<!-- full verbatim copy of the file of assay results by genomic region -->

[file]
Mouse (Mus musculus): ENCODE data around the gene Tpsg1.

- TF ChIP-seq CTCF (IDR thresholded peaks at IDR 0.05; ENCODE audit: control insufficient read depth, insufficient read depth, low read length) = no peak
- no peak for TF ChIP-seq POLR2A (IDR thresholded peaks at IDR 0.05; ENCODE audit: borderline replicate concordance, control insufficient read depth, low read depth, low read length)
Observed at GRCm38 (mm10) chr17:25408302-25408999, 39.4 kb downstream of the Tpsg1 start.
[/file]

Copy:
Mouse (Mus musculus): ENCODE data around the gene Tpsg1.

- TF ChIP-seq CTCF (IDR thresholded peaks at IDR 0.05; ENCODE audit: control insufficient read depth, insufficient read depth, low read length) = no peak
- no peak for TF ChIP-seq POLR2A (IDR thresholded peaks at IDR 0.05; ENCODE audit: borderline replicate concordance, control insufficient read depth, low read depth, low read length)
Observed at GRCm38 (mm10) chr17:25408302-25408999, 39.4 kb downstream of the Tpsg1 start.